McKenzie's Great Society Legistration

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    Great Society Legistration

  • Volunteers in Service to America

    It is an anti-poverty program created by Lyndon Johnson's Economic Opportunity Act of 1964 as the domestic version of the Peace Corps. Initially, the program increased employment opportunities for conscientious people who felt they could contribute tangibly to the War on Poverty.
  • Economic Opportunity Act

    The Economic Opportunity Act of 1964 (EOA) was the centerpiece of the "War on Poverty," which in turn was a major thrust of the "Great Society" legislative agenda of the Lyndon Johnson administration. The EOA provided for job training, adult education, and loans to small businesses to attack the roots of unemployment and poverty. Originally coordinated by the Office of Economic Opportunity, many sections of the EOA have been rescinded. However, other important segments have simply been transferr
  • Immigration Act

    In 1965, President Lyndon Johnson signed a bill that has dramatically changed the method by which immigrants are admitted to America. This bill is the Immigration Act of 1965. This act, also known as the Hart-Cellar Act [1], not only allows more individuals from third world countries to enter the US (including Asians, who have traditionally been hindered from entering America), but also entails a separate quota for refugees.
  • Elementary and Secondary Education Act

    The Elementary and Secondary Education Act was passed in 1965 as a part of the "War on Poverty." ESEA emphasizes equal access to education and establishes high standards and accountability. The law authorizes federally funded education programs that are administered by the states.
  • Medicare

    Employer costs for employee benefits include "legally-required benefits", those employer obligations that have been enacted in State or Federal law. Such benefits include Social Security, Medicare, unemployment insurance, and workers’ compensation. In 1998, the share of all compensation that went to these legally-required benefits was 8.2 percent, up from 5.1 percent in 1966.
  • Medicaid

    Medicare is a social insurance program administered by the United States government, providing health insurance coverage to people who are aged 65 and over, or who meet other special criteria.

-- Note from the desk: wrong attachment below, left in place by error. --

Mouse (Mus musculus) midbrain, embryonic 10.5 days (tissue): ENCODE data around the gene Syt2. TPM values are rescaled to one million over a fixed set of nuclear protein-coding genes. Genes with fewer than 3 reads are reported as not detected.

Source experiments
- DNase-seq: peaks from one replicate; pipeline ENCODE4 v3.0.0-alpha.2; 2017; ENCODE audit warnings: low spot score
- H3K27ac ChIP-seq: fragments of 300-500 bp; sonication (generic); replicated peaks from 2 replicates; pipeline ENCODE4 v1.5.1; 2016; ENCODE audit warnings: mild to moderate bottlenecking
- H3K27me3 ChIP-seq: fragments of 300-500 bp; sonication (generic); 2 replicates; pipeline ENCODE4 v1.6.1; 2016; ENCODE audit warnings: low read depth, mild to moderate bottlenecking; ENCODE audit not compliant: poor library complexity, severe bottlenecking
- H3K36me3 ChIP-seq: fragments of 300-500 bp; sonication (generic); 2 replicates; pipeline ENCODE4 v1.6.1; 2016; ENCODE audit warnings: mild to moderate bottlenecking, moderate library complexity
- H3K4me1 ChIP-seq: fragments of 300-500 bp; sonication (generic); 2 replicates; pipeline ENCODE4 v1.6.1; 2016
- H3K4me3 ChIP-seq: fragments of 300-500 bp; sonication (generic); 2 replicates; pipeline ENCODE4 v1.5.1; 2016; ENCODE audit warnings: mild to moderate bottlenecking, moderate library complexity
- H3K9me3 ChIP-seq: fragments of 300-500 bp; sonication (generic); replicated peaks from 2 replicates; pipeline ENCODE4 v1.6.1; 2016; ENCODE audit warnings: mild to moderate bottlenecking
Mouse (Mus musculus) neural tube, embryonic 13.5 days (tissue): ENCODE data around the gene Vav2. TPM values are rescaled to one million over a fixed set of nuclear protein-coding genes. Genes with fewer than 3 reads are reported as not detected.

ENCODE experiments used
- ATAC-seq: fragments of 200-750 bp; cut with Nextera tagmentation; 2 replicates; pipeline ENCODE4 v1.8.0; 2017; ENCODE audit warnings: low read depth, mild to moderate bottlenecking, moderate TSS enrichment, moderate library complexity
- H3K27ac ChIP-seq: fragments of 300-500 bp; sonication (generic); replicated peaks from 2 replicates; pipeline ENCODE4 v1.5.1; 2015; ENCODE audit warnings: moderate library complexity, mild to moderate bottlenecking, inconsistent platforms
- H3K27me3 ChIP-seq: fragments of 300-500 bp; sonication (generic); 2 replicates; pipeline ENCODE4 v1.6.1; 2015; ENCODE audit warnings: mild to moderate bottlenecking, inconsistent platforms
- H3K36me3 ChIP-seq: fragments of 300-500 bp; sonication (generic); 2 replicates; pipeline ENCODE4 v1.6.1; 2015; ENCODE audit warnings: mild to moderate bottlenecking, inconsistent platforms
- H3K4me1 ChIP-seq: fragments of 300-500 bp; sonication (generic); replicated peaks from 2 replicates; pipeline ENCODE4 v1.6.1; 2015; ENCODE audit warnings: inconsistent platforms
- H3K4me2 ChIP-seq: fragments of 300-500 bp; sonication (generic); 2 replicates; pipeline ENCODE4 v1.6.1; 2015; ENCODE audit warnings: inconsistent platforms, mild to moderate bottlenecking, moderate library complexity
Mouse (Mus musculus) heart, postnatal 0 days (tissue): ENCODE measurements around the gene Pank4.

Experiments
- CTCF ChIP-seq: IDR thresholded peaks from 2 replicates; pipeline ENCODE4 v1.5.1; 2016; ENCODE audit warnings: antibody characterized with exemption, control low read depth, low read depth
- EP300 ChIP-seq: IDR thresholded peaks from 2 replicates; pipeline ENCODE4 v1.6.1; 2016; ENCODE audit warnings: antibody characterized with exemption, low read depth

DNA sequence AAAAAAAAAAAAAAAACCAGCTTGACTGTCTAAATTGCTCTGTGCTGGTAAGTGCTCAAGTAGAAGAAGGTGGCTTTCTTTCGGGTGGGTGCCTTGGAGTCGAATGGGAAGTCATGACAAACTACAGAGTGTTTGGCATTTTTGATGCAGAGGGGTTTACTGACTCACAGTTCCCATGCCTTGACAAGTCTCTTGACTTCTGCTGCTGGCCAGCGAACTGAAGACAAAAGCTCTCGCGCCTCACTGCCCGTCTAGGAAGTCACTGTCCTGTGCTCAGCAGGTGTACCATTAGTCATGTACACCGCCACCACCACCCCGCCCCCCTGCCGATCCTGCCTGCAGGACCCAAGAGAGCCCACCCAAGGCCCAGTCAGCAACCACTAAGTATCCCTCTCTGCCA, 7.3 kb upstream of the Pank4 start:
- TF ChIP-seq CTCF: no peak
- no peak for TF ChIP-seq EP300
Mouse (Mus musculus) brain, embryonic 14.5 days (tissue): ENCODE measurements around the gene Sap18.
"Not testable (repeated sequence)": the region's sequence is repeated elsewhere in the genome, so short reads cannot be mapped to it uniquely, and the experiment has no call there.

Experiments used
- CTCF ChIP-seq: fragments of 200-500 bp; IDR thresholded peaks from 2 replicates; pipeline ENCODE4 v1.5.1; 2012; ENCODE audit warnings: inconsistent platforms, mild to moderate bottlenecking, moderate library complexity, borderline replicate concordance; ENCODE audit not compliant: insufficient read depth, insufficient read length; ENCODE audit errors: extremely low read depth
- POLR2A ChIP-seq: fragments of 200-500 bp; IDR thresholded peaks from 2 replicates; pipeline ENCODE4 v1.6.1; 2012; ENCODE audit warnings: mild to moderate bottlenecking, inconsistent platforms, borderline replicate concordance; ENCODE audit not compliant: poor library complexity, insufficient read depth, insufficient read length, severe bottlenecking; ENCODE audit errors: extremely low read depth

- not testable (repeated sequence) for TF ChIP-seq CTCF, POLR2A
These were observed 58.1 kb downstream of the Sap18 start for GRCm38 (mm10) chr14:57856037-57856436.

• The Department of Housing and Urban Developement

    The legislation greatly expanded funding for existing federal housing programs, and added new programs to provide rent subsidies for the elderly and disabled; housing rehabilitation grants to poor homeowners.
  • The National Foundation of the the Arts and Humanities

    It ia an independent agency of the U.S. government that supports research, education, preservation, and public programs in the humanities. It was created by the U.S. Congress in the National Foundation on the Arts and the Humanities Act of 1965.
  • Water Quality Act

    The objective of the Act is to restore and maintain the chemical, physical, and biological integrity of the nation's waters. In order to achieve this objective, the Act sets two goals. The first national goal is the elimination of the discharge of all pollutants into the navigable waters of the United States by 1985. The second national goal is an interim level of water quality that provides for the protection of fish, shellfish, and wildlife and recreation by July 1, 1983.
  • The National Traffic and Motor Vehicle safety act

    The National Traffic and Motor Vehicle Safety Act of 1966 was enacted to reduce traffic accidents as well as the number of deaths and injuries to persons involved in traffic accidents. The act required regulators to establish federal motor vehicle safety standards to protect the public against "unreasonable risk of accidents occurring as a result of the design, construction or performance of motor vehicles" and also against "unreasonable risk of death or injury.
  • Clean Water Restaration Act

    In the late 1960s and early 1970s, the U.S. government passed a series of pollution control acts designed to clean up and protect the nation's environment. The lawmakers' intent was to reduce the impact of conventional pollutants in the air and on surface waters. Later, lawmakers recognized that toxic pollutants discharged into the water were also dangerous. They took steps to control these, too